If it was ten or twenty feet then I might do the same, I'd have to consider the current ownership and whether it was material

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DWoolley
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Re: subdivision retracement question

Postby DWoolley » Wed Jan 13, 2021 6:05 pm

Elias French and others:

Same fact set.

A Street monuments are the best evidence of the senior tract line. Set the senior tract line, presumably parallel and X distance, from the A Street monuments. It has been suggested this senior line is also the junior tract line - as mapped and argued here as the "intent".

Why wouldn't a surveyor hold the record junior lot dimensions from the common senior tract line and place the excess land in the right of way by holding the junior B Street monuments as the centerline? Yes, it creates a wider than record right of way width that varies. No gap.

Applying the logic of others, why wouldn't this be a solution?

DWoolley

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PLS7393
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Re: subdivision retracement question

Postby PLS7393 » Thu Jan 14, 2021 10:29 am

DWoolley wrote:
A Street monuments are the best evidence of the senior tract line. Set the senior tract line, presumably parallel and X distance, from the A Street monuments. It has been suggested this senior line is also the junior tract line - as mapped and argued here as the "intent".

Why wouldn't a surveyor hold the record junior lot dimensions from the common senior tract line and place the excess land in the right of way by holding the junior B Street monuments as the centerline? Yes, it creates a wider than record right of way width that varies. No gap.

Applying the logic of others, why wouldn't this be a solution?

DWoolley


Dave,
This solution makes no sense to me, but who am I anyways to say right or wrong.
The key in my interpretation of this as I have seen this multiple times is the original "Intent" as addressed with Senior/Junior Rights.
I would follow the original solution #1, to give the Senior Tract it's due dimensions of land from the existing/found street monuments.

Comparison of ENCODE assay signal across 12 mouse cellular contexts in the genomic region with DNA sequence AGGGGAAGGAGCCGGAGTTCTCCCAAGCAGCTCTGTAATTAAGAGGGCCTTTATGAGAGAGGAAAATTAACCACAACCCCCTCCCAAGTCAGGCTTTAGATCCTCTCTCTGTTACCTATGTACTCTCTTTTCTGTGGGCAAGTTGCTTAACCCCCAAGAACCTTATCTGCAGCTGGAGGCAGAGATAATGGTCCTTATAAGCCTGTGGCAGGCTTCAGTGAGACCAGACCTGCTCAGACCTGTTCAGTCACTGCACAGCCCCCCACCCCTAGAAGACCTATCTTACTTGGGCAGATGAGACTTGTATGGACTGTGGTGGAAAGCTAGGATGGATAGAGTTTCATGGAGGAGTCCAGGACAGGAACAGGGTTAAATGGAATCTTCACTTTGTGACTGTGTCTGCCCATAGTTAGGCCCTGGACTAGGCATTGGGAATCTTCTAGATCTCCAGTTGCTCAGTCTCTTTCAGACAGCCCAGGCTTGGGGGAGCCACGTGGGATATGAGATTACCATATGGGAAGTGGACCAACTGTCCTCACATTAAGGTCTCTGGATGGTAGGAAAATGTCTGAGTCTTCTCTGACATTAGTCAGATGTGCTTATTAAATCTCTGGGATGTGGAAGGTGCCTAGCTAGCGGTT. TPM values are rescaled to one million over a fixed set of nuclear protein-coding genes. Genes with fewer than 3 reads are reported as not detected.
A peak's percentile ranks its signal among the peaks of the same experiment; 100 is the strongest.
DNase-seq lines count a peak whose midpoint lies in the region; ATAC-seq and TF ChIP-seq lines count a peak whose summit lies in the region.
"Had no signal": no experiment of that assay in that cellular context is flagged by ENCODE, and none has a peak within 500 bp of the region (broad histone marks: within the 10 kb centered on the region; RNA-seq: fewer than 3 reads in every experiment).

In this case, the Junior Tract had an intent to establish a street (with monuments) that abuts the rear tract line, so holding found original street monuments and the street gets it's full dimensions, leaves the excess with the Junior Tract lots. File a record of survey and move on to your next project.

Note: This is my five minute boundary analysis and if I found, or someone pointed out additional data that may have a potential alternate solution, I would consider it.
Keith Nofield, Professional Land Surveying
PLS 7393

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DWoolley
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Re: subdivision retracement question

Postby DWoolley » Fri Jan 15, 2021 8:46 am

Elias French wrote: I presume that if the monuments along the common subdivision boundary were recovered, it would be correct to hold them and establish the one common line shown on both maps? But if no monuments found, then two lines exist? This would seem to contradict common sense and the quote from Brown given: "No surveyor or court has the authority to alter or modify a boundary line once it is created." The making of two lines and a new sliver parcel out of one mapped and monumented line would seem to be the very definition of "modifying" to this one at least.



Q: I presume that if the monuments along the common subdivision boundary were recovered, it would be correct to hold them and establish the one common line shown on both maps?

A: Yes. Monuments hold over the map dimensions [assuming they are original or a perpetuation of originals and do not encroach onto a senior right]. The map, generally, serves as a reference to the monuments.

Q: But if no monuments found, then two lines exist?

A: Yes. In the absence of monuments or evidence of the monuments (i.e. improvements that support the original lines) the next best available evidence is the map and more particularly, the map dimensions.

As for the Brown citation, wouldn't adding a 1.0' (or 0.5', or 0.2') to the map dimension be a "modification" of the record? There is no reason to dispense of the excess land. Why not leave it where you found it? There is no trouble to be found in doing so - textbook solution. On the contrary, closing gaps in title is not easy to defend (think minimum competence testing and no citations to authority).

BTaylor, we are on the same page. I would not send a client to an attorney for 0.1'. The land does not support the cost and process. The question becomes whether or not 0.1' is de minimis, as in de minimis non curat lex, and at which point it is no longer de minimis. Arguably, 0.1' is noise in measurement.

DWoolley

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Olin Edmundson
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Re: subdivision retracement question

Postby Olin Edmundson » Fri Jan 15, 2021 1:10 pm

You don't need to know ultimate answer to gap question to be able to determine the appropriate course of action / guidance to client. In this case, anything beyond full record measurement coming from respective streets creates possibility for damages to both your client and yourself. You can call that line the worst case line, cal it the property line, call it whatever you want, but as fact, that line defines the limit of risk. Introducing the potential for conflict/damages/risk can't fall within the proper standard of care. Potentials for conflict and problems can’t be denied. Proof is right in front of our face on this forum. Both sides should be using same exact approach no matter what side of gap/no gap camp you're in.